Casino Watch Focus has reported on the ongoing efforts by the Florida Legislature to reach a gambling agreement with the Seminole Tribe. Most recentlythe balance of negotiating power shifted to the Seminole Tribe as a court has ruled the State violated the exclusivity agreement and is allowing the Seminole Tribe to offer table games through 2030. As another legislative session begins in the Florida Legislature, politicians are attempting to deal with gambling expansion issues while balancing the long standing relationship with the Seminole Tribe. As recently reported, both the Florida House and Senate have gambling bills moving forward, but they are very different and they both impact a potential new deal with the Seminole Tribe. The Tribe, while calling the House bill less objectionable, has indicated nether bill is one they can support. An online source explains:

Two competing bills in the Florida legislature each seek to find different solutions to the fact that tribe and state have been unable to negotiate a new compact since the previous one expired in 2015. The Seminoles this week rejected both, even the one that’s supposedly designed to protect their interests.

A bill currently wending its way through the House would allow the Seminoles to be granted exclusivity on banked card games, as was the case with its previous compact, but in exchange for $3 billion in payments to the state over seven years. By contrast, a bill authored by the influential senator, Bill Galvano, would charge the Seminoles the same fee over the same timeline but for the right to offer craps and roulette, as well as blackjack.

In a letter to legislative leaders this week, Seminole Tribal Council chairman Marcellus Osceola said that while the House bill was “less objectionable,” neither bills “make economic sense for the tribe.” We think they’re talking about the “$3 billion to the state” bit. The House bill is less objectionable because it is essentially a status quo bill, an antidote to the rampant gambling expansion of Galvano’s proposal. It’s clear that, for the Seminoles, the thought of exclusivity on craps and roulette would not offset the increased competition from the proliferation of blackjack and slots throughout the state. The tribe’s point-blank refusal is indicative of the its new-found leverage in the negotiations, thanks to a recent court ruling in their favor.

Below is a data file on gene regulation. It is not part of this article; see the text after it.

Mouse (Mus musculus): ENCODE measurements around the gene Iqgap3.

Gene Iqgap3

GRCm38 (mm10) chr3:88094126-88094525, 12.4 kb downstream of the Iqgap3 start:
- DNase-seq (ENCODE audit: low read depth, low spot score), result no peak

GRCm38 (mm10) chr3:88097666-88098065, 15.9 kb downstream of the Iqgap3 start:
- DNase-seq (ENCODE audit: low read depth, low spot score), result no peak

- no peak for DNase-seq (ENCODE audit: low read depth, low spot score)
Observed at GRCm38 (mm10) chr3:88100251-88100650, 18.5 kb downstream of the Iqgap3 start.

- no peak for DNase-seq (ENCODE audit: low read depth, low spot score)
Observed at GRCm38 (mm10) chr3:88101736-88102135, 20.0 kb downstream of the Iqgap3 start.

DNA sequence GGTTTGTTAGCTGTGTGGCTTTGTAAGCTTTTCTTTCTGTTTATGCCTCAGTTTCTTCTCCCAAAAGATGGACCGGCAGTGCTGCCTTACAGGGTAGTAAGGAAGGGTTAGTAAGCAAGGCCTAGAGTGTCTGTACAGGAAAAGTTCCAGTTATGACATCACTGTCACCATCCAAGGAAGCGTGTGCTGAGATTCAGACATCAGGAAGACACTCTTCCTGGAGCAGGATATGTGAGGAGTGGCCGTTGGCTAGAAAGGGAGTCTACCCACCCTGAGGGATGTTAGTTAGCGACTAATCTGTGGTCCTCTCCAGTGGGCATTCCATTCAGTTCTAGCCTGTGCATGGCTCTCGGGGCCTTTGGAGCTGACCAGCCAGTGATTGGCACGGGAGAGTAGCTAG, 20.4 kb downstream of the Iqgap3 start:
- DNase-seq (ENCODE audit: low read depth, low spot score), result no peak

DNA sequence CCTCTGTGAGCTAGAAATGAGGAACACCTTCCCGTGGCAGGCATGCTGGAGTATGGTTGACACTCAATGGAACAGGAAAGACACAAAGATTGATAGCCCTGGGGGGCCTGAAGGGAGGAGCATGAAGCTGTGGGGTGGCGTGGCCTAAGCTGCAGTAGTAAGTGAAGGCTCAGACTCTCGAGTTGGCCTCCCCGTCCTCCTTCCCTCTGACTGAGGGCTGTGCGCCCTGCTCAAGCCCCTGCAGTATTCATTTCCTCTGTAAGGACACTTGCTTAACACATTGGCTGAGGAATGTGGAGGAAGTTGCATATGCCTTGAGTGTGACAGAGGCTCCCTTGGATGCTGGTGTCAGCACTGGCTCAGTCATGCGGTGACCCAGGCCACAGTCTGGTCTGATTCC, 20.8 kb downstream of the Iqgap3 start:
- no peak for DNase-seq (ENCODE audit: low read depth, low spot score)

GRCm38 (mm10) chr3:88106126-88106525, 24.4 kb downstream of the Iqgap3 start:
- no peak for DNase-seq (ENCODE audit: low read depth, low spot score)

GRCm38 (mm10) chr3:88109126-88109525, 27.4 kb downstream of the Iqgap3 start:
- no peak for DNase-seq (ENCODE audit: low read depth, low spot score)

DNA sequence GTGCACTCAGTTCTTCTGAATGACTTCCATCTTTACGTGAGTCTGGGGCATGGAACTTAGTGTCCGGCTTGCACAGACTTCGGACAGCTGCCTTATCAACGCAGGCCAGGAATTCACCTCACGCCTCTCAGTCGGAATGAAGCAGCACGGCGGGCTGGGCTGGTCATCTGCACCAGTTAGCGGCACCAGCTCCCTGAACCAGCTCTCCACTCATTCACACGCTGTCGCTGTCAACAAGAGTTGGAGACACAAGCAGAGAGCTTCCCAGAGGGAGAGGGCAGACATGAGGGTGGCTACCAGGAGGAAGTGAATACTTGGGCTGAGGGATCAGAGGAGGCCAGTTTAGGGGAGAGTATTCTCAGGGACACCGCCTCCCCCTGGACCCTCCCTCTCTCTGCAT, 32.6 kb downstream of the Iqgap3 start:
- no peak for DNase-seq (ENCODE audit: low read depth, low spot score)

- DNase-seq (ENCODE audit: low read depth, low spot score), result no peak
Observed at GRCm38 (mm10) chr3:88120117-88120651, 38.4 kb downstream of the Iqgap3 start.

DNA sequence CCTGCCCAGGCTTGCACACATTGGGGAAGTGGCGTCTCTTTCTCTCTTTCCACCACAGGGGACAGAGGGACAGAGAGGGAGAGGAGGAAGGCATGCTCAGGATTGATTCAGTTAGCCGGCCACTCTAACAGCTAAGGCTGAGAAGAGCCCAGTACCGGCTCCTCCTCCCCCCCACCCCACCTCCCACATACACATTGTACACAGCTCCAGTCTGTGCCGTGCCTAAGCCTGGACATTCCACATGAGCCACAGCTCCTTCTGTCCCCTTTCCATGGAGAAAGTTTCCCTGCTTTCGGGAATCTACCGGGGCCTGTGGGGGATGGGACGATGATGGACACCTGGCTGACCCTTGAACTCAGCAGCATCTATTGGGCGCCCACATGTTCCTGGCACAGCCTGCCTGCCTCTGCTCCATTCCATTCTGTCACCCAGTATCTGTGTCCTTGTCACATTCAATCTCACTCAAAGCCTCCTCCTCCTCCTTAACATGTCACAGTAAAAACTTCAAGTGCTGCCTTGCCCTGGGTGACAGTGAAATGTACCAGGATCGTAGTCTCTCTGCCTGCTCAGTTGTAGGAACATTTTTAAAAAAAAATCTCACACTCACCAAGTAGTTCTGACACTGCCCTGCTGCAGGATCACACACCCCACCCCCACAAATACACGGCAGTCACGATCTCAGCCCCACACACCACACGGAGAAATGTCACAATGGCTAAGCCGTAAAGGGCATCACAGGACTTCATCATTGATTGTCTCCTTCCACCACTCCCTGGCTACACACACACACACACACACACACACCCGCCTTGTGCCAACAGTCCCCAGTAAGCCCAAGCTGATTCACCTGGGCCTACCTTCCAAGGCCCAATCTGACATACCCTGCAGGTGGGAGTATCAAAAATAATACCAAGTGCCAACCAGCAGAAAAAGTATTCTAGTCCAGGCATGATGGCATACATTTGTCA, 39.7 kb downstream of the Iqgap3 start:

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Florida House and Senate at Odds over best Gambling Future for the State

Casino Watch Focus has reported on the ongoing saga of expanded gambling in Florida. Most recently, its was reported that the Florida Senate introduced a massive gambling expansion bill. Earlier this monththe Senate pushed the gambling bill through its first hurdle by approving it in committee. An online source provides some key details of the bill: 

A bill that calls for statewide gambling expansion *has passed a vote in the Florida Senate’s Regulated Industries Committee*. Sponsored by Sen. Bill Galvano, the proposed 112-page law will next be heard in the Committee on Appropriations. If it gains the necessary support there, the legislation will next advance to the Senate floor.

Generally speaking, Senate Bill 8 will allow for the addition of more slot machines at more gambling facilities. In order for this to be possible, the legislative piece proposes a change in the definition of *“eligible facility.”* Under SB 8, slots will be legal in all counties where the operation of the devices has been approved in a countywide referendum. Other counties will be able add slot machines, if their residents vote positively on the move at referendums that can take place after January 1, 2018. Sen. Galvano has also proposed what has been defined as ‘decoupling’, a measure that would allow state dog and horse tracks to feature other gambling options such as card games and slots *without having to run live races*. In addition, SB 8 will allow the Seminole Tribe, which operates a number of casinos across Florida, to offer different banked table games, including *craps, roulette, and sic-bo*. However, the tribe will no longer have monopoly over the provision of blackjack around the state.

Now, the Florida House has released its direction for Florida’s gambling future with its own bill. This bill is seen as more practical and potentially less harmful to Florida’s families. The Saint Peters Blog reports: 

The Florida House of Representatives quietly released its gambling overhaul for 2017 Thursday afternoon, setting it for a hearing next Thursday. As expected, the 81-page bill includes a renewed blackjack deal, or “compact,” between the state and the Seminole Tribe of Florida, as first struck by Gov. Rick Scott.  No Casinos, the gambling expansion group, soon tweeted: “Still analyzing bill, but at first blush @MyFLHouse seems to have found a way to renew compact without turning FL into Vegas/Atlantic City.”